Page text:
In a show of bipartisan and bicameral support for greater access to information, Congressional leaders have requested the Government Accountability Office conduct a comprehensive review of federal agency compliance with the Freedom of Information Act (FOIA).
Leaders of the House Oversight and Government Reform Committee (Chairman Jason Chaffetz and Ranking Member Elijah Cummings) and the Senate Judiciary Committee (Chairman Charles Grassley, Ranking Member Patrick Leahy, and Senator John Cornyn) sent a letter to the Comptroller General of the United States on April 28, calling attention to the problems that FOIA requesters repeatedly report to Congress, including “indefinite delays, excessive redactions, and unnecessary barriers to accessing information.”
The Congressional letter highlights barriers to accessing information, citing a recent AP report that found, in response to FOIA requests, agencies provided no information or redacted documents in 77 percent of all cases in 2015. It also cites a 15-year analysis produced by the Transactional Records Access Clearinghouse (TRAC), which found that FOIA lawsuits reached an all-time high in FY 2015 (see David Burnham, FOIA Lawsuits Reach Records High). The letter asks for the GAO to conduct the review and produce reports on specific topics in order “To gain better insight into problems that maybe preventing requesters from obtaining the records they are entitled to under the law…”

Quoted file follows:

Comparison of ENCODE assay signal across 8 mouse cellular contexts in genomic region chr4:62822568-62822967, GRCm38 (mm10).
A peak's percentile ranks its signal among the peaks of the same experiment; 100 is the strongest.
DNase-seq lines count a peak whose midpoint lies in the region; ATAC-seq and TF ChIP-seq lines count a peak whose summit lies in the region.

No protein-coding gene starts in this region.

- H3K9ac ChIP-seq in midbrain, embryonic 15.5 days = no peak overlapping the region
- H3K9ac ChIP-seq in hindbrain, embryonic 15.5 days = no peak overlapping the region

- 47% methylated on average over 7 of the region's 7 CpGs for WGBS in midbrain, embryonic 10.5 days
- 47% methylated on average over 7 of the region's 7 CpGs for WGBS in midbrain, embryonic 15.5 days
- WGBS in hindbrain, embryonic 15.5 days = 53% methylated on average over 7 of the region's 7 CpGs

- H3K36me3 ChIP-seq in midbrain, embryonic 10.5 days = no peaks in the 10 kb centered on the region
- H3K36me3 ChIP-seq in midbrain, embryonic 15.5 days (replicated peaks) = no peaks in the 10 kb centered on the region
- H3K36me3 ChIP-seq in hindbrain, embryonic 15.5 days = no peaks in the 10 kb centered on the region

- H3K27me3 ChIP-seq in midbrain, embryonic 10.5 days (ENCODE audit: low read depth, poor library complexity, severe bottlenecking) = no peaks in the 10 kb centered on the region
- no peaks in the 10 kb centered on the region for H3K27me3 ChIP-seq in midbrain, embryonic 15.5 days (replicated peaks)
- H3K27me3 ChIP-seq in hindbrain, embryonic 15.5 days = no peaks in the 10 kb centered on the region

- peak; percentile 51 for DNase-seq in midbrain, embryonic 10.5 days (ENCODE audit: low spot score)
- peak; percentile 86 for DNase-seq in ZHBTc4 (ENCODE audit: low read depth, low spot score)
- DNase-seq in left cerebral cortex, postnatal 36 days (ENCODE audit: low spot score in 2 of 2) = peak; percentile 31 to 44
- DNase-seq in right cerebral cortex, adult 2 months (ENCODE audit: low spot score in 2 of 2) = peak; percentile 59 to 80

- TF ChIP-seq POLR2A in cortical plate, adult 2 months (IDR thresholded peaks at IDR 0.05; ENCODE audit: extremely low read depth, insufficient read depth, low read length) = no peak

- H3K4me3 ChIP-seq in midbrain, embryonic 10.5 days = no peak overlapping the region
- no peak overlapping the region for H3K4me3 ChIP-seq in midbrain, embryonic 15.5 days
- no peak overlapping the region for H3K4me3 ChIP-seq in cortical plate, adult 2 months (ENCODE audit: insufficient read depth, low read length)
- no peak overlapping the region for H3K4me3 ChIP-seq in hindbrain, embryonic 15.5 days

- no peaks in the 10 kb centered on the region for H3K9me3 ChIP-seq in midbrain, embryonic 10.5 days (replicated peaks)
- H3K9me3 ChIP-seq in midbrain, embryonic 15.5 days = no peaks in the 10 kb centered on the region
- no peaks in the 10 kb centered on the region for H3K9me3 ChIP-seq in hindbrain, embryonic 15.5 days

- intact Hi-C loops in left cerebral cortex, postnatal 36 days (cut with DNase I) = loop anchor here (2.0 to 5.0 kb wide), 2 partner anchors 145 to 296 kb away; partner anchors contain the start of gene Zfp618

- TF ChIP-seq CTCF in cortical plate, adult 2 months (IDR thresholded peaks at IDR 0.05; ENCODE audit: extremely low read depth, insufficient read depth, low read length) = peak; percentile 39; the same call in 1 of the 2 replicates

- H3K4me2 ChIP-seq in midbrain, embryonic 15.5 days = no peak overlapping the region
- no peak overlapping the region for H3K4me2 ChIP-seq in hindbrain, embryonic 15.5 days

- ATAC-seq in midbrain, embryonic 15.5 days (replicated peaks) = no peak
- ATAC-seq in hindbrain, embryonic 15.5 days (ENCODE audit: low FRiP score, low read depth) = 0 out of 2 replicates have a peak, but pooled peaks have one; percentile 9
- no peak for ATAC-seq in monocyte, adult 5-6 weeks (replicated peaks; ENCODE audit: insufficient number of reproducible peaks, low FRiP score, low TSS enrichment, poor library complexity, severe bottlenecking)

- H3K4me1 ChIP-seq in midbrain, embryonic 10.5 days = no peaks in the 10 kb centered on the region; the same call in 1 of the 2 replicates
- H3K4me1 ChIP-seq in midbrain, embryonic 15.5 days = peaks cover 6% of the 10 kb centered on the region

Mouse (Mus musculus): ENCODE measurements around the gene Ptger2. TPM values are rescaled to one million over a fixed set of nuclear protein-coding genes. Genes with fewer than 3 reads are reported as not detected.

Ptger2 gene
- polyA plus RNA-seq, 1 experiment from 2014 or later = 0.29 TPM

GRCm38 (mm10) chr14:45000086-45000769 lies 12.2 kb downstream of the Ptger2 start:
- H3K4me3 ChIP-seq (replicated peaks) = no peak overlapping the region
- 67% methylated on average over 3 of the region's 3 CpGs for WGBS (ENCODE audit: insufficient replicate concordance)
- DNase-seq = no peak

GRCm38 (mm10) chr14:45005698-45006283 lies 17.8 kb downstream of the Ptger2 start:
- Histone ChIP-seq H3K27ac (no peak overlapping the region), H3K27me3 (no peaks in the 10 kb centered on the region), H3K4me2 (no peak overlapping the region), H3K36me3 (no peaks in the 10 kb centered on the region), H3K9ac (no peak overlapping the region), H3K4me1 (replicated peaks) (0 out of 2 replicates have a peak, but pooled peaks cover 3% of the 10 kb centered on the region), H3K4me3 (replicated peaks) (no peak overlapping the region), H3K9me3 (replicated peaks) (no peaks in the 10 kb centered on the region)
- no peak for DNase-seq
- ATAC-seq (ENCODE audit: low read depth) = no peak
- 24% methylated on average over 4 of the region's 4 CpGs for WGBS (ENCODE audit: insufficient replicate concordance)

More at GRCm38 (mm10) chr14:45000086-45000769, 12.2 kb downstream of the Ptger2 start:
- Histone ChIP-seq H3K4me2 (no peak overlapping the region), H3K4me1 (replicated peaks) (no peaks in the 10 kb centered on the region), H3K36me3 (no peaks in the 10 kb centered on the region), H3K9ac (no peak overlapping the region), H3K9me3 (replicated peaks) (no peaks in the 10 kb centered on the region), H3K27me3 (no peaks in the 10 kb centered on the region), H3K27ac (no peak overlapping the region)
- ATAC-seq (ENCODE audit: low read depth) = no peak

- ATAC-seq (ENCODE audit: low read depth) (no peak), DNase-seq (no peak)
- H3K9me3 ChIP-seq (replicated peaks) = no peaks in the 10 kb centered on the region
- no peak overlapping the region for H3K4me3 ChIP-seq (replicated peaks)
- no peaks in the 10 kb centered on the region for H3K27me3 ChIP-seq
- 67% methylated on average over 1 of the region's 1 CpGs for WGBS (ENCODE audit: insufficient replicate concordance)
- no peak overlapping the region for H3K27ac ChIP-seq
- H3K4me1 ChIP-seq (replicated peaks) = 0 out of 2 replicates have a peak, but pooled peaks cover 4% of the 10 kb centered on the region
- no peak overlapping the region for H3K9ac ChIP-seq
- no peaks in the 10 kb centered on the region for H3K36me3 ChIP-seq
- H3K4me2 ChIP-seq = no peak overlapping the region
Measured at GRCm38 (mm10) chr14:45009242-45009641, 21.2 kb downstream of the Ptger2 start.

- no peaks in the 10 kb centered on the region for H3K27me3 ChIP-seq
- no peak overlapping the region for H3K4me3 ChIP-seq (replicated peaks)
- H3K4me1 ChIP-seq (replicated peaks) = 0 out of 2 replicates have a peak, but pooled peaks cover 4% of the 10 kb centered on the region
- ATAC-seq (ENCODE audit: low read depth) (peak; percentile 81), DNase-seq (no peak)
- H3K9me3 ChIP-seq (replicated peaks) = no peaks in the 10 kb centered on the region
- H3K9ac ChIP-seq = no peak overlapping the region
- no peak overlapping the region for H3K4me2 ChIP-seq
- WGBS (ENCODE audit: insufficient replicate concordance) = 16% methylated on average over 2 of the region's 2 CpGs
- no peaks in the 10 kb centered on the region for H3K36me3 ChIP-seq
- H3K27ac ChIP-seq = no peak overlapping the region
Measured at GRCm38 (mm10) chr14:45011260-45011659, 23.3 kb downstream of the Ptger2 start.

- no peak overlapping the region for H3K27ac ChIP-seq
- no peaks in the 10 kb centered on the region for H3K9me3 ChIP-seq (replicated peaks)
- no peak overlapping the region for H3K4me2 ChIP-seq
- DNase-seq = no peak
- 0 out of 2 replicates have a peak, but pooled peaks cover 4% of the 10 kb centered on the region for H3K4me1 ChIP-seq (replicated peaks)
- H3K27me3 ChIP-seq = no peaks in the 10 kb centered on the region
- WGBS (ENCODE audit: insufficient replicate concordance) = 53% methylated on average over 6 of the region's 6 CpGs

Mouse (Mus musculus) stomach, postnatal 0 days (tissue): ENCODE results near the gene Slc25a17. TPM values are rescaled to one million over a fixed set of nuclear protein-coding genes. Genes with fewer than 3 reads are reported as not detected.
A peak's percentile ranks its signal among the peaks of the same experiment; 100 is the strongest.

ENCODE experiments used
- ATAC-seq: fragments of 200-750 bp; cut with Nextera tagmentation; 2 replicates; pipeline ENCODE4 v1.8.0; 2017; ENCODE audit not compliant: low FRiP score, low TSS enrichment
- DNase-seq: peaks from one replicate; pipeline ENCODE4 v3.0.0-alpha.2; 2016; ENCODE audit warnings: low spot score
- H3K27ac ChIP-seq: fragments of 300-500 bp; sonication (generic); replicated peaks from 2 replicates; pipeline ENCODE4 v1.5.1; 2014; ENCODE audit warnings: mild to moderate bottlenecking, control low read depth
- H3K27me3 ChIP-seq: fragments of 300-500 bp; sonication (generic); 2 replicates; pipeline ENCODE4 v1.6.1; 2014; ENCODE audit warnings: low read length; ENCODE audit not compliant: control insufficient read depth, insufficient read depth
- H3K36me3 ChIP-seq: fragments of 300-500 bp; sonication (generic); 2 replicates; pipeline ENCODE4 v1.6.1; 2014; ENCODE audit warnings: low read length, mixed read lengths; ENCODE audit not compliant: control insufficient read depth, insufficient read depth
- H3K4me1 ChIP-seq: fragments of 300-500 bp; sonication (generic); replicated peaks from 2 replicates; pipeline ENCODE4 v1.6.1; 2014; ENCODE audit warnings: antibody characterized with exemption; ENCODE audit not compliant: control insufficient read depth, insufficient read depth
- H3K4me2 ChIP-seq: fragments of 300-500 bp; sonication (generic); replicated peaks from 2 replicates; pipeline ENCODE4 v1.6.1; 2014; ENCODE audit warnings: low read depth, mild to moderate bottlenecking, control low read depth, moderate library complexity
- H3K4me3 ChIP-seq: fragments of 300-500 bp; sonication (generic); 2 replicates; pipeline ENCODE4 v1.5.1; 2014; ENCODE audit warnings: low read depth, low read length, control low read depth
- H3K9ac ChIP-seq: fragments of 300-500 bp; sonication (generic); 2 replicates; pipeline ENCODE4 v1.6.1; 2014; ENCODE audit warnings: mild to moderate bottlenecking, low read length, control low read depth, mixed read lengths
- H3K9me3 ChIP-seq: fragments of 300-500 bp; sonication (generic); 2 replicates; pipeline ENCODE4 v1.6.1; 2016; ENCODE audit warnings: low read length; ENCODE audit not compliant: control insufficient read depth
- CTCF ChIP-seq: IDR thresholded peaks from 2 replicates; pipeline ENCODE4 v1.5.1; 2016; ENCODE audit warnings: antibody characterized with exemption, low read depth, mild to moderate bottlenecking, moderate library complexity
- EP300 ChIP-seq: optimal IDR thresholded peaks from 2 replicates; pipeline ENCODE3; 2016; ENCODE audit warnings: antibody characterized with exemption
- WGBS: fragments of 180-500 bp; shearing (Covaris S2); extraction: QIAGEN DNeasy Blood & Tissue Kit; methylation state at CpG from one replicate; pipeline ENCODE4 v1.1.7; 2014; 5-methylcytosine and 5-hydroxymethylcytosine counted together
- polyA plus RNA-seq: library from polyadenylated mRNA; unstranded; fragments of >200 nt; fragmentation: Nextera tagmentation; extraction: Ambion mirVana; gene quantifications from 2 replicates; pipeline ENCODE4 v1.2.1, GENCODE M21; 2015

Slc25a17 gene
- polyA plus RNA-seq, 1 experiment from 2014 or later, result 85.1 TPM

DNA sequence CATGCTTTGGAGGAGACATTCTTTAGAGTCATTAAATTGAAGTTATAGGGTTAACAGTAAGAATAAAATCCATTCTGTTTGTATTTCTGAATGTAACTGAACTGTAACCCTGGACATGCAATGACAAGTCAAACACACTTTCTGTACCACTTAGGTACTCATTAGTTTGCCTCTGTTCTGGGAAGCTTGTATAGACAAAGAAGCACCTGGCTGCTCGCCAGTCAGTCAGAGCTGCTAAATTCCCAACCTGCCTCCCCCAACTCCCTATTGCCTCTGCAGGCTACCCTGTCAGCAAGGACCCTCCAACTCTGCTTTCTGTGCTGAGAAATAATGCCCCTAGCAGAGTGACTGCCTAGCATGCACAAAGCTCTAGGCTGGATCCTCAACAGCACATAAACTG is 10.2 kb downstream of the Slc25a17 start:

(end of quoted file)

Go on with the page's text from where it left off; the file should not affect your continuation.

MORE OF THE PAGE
The problems discussed in the Congressional letter depict a much different picture of the federal government’s FOIA performance than the one conveyed by the Justice Department’s Office of Information Policy, which recently highlighted its “FOIA success stories from 2016-2016,” taken from the agencies 2016 Chief FOIA Officer Reports.
The Justice Department’s attempt to portray its FOIA compliance successes comes in the wake of widely publicized documents showing that the Justice Department actively worked to undermine legislation in the last Congress that would have significantly strengthened FOIA (read more on DOJ’s lobbying efforts, here). In spite of the lobbying by the Justice Department, Congress has moved forward this year in both chambers to advance FOIA reforms that include important measures needed to enhance public oversight that is critical to ensuring government accountability.
Greater access to government information stands out as one of the few clearly bipartisan and bicameral issues in Congress today, and the letter from the Congressional leaders charged with conducting oversight of the government’s FOIA operations is a good sign, as we look for meaningful FOIA reforms to become law before the FOIA’s 50th Anniversary on July 4th (read more about the #FixFOIAby50 campaign here)